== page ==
On Sun, Jan 17, 2010 at 12:50 AM, Jason Resch <jasonre...@gmail.com> wrote: > > > On Sat, Jan 16, 2010 at 4:51 PM, Rex Allen <rexallen...@gmail.com> wrote: >> >> On Sat, Jan 16, 2010 at 1:59 PM, Brent Meeker <meeke...@dslextreme.com> >> wrote: >> > Rex Allen wrote: >> >> >> >> What caused it to exist? >> >> >> > >> > Who said it needs a cause? >> >> Why this reality as opposed to nothing? Given the principle of >> sufficient reason, wouldn't "nothingness" be the expected state of >> things? > > Imagine you and I are at two ends of a computer terminal, and you know I am > about to send you a message. The message encoding is such that there are > two parts, where the first part indicates the message length, and the second > the message. > Notice that before I send any information, the possibility for the message I > might send is unlimited. You know neither the size nor the content. > As you begin to receive my message, information I send you isn't giving you > anything new, or creating any new possibility, instead it is restricting > that possibility, telling you what the message is not from among all the > infinite possibilities it might have been. > It might be clearer to see how this works considering the multi-verse. If I > tell you I have a cup on my desk, but not what color it is, you can safely > assume copies of you exist in various branches where it could be any color, > blue, red, yellow, etc. But if I then tell you it is indeed red, then that > just restricted possibility. > Now apply this concept to the question of why the universe exists, why > something rather than nothing. What is simpler, nothing existing, or no > restrictions on what exists? Using that message transfer example, to send > you an empty message requires I send you 1 bit, it would be the bit '0', > indicating the message is zero-length, followed by empty 0-bit long message. > However, what if I sent no message at all? That would take 0 bits, and all > possibilities remain open. Think of it as: is it easier for God to command > that nothing exists, or easier for him to say nothing at all? > This idea is explained in greater detail in Russel Standish's "Theory of > Nothing".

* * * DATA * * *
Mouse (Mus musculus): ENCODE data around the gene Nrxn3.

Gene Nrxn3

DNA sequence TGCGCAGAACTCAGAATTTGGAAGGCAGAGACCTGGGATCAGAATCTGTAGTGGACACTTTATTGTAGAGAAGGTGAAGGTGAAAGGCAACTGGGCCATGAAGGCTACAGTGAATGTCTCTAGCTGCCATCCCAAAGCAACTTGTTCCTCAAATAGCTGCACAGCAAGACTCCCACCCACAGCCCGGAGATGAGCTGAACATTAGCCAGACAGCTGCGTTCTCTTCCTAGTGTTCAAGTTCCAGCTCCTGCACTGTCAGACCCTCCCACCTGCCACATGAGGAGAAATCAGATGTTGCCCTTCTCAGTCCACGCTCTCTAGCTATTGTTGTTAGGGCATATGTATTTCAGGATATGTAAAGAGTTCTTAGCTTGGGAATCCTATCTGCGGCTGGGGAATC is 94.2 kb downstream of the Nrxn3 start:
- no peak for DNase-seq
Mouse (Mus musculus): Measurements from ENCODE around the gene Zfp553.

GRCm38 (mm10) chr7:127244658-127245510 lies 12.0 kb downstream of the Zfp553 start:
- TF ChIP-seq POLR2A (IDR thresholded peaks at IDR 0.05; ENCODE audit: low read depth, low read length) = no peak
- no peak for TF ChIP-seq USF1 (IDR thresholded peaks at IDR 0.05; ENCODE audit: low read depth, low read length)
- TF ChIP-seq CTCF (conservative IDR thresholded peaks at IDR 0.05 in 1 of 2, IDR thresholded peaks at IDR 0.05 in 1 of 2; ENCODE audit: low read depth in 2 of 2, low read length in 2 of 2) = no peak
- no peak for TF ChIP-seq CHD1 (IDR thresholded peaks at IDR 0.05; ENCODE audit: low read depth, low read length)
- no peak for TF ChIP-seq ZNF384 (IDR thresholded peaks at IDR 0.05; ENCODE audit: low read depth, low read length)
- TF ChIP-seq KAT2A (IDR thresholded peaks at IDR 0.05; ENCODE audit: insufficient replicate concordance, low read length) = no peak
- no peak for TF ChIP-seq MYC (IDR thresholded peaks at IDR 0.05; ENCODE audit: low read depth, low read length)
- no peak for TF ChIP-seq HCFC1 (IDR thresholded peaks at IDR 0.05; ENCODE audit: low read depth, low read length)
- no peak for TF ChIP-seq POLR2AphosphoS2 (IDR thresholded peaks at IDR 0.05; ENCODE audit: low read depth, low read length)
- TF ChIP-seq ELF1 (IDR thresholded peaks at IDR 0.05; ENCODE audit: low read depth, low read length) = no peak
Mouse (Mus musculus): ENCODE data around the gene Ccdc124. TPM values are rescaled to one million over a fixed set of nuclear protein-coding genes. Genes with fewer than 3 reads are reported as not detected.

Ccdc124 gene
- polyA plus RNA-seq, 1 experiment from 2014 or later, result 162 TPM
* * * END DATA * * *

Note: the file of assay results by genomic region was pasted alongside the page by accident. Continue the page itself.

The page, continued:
So in this view conscious exists as a fundamental entity? Or conscious experience is caused by something more fundamental? Or it supervenes on something more fundamental? That of course is my core question...how does something unconscious (matter, numbers, etc.) give rise to conscious experience? You can just assert that it does as a brute fact, but there's nothing in my concept of matter or numbers that would lead me to believe that it should. So, there's an explanatory gap. My response to Brent a few minute ago I think covers most of this better. > >> >> But, given that reality exists, why are things this way as opposed to >> some other way? >> > > If we follow from the assumption we were led to above, that everything > existing is simpler than nothing existing then the laws of physics are > determined by virtue of your ability to observe the universe around you. > Other observers exist in other universes, with different physical laws, and > also rightly ask why these laws? The Anthropic principle holds that all > observers find themselves in environments compatible with their existence, > so these laws are what they are because they allowed conscious observers to > evolve to become aware. If the observer "finds" himself in an environment, then it is obviously compatible with his existence. He exists there after all. Even if (to our way of thinking at least) it logically makes no sense that he could. Assuming computationalism, it seems possible to write a simulation that would contain an observer who experiences himself in a chaotic nonsensical reality. So if we can generate this experience that way, then this would seem to be part of the "everything" that exists. What precludes this kind of observer existing? You only mention evolved consciousness in stable universes, but why not universes with inconsistent nonsensical laws where observers come into being via random processes, "boltzmann brain"-style? > >> >> "St. Augustine observed that if someone were to stand barefoot on the >> beach for all eternity, then his footmark on the sand would be eternal >> too, but nonetheless it would still have its cause – the foot making >> it." - M. Heller, Ultimate Explanations of the Universe >> >> > > Concepts such as time, and cause and effect only exist to those inside the > universe. Outside of the universe it would be possible to have a 4-d view > of the the entire evolution of the universe. In this view it would be a > static block. Think of characters in a movie, with things changing frame by > frame, but if the characters could jump outside the movie they are in they > would see they exist on a fixed DVD, with all frames simultaneously > existing. They would then see that a question such as what started the > movie playing from the beginning makes no sense, however it would still a > legitimate question to ask where did this DVD come from? Seems like a legitimate question to me. "Where the DVD came from" is just a way of asking why it exists. Though whether they ever manage to ask the question "inside" the DVD depends entirely on what data is encoded on the DVD. They have no "choice" in the matter. Either the DVD has data that represents someone asking such a question, or it doesn't. It just is the way it is. >> >> Further, to quote Roger Scruton on the same topic: >> >> “Suppose we were to accept the big bang hypothesis concerning the >> origin of the universe. Only a short-sighted person would think that >> we have then answered the question of how the world began. For what >> caused the bang? Any answer will suppose that something already >> existed. So the hypothesis cannot explain the origin of things. The >> quest for an origin leads us forever backwards into the past. But >> either it is unsatisfiable- in which case, how does cosmology explain >> the existence of the world? - or it comes to rest in the postulation >> of a causa sui - in which case, we have left the scientific question >> unanswered and taking refuge in theology. Science itself pushes us >> towards the antinomy, by forcing us always to the limits of nature.” >> > > This question is more akin to asking why does the DVD exist? The best > answer I have found comes from extending arithmetical realism, the idea that > things such as numbers exist, without cause, timelessly. One school of > thought believes that numbers are simply ideas and human inventions, but I > disagree. There are an infinite number of facts one could state about the > number 3, yet of course no single mind in this universe could hold all those > facts. Should that imply that facts which haven't been in someone's head > are not true, or that numbers too big for anyone to have thought of don't > exist? > This is something you will have to intuitively accept, but if you do it > answers the question of how things can simply exist, without being caused. > Let's go with the assumption that nothing existed, not even numbers? > Wouldn't "Nothing" still have properties? Such as nothing contains 0 > things. Well once 0 exists, the others automatically have to. What meaning > does 0 have without the context of 1, or 2? > If mathematical objects such as the whole numbers exist, would more complex > objects also exist? Such as lines, triangles, hypercubes, Turing machines? > If a 4-d mathematical object can simply exist, what about a mathematical > structure, or function indistinguishable from the universe we find ourselves > in? I think these things exist only as aspects of conscious thought, not independent of it. So in an earlier thread Bruno said: "If you believe that the primality of 17 does not depend on you, then you can explain why matter and consciousness is an unavoidable consequence of + and *." To which my response was: I would say that anyone who makes the same starting assumptions and follows the same rules of inference would conclude that 17 is prime. But the concepts of 17 and prime do not exist independently of context. I'll go with Meeker on this one: "Mathematics is just precise expression and inference to avoid contradiction." >> >> Isn't it meaningless to speak of predicting anything about a random >> process? >> > I don't think so. Poker players and insurance companies, for example, live > or die by being able to successfully analyze and predict random processes. I'll just reproduce my response to Brent on this point here: So I started with the observation that "Given randomness, what is the significance of prediction generated from within the random system?" To which you responded: "That your method of prediction will yield the right relative frequencies." To which I then responded: "Isn't it meaningless to speak of predicting anything about a random process?" A better response on my part would have been: "that's an option available to you from OUTSIDE the random system, not from within the system, where your choices are by definition random". FURTHER to take Jason's example of poker players, sure you could write a card game that used a source of "true" randomness to shuffle the deck. And since a deck only has 52 cards, there is only a certain number of permutations that can result in the hands dealt. Poker has rules about the values of the various permutations. The rules themselves aren't random. The cards in the deck aren't random. Only the shuffling is random. Given that there are "determined" aspects of the game, you can make predictions about the overall process. BUT you can't make predictions about exactly which card out of the 52 available will be dealt first from the deck for a single hand of poker...this part is fully controlled by the random source that is used to determine the shuffled order of the deck. So. I think this time your point is vitiated. >> >> It seems to me that nothing is lost in concluding that consciousness >> is fundamental, and that science is only about constructing plausible >> narratives that are consistent with past observations…not about an >> unexplained and inexplicable independently existing world made of >> mysterious substances referred to as “matter”. > > I suppose the only issue with assuming consciousness is fundamental would be > why are we perceiving ourselves to be in a world with simple mathematical > equations defining its laws, why do we seem to be creatures that evolved > from simpler ones, etc. This, I think, is evidence that mathematical > objects (which observers call universes) are fundamental. Otherwise we > would might expect to be incorporeal entities in a featureless plane of > existence, or worse, consciousness consisting of complete random/noise. Given that these things can be represented mathematically (seems feasible at least...surely we could write a computer simulation that represents something like that), I'm not sure how the adoption of mathematical objects as fundamental precludes them. How far are the conscious experiences of schizophrenics or Alzheimer patients from some existence like this? Given that so much is representable via mathematics, I don't know you can avoid admitting the existence of all sorts of crazy white-rabbit experiences. Though it seems that all available theories have this problem to some degree. Strange observed behaviors in some branches of the universal wavefunction in the many worlds interpretation. Boltzmann Brain scenarios given large amounts of time. Infinite space giving rise to all possible configurations of matter (even very unlikely ones). Etc.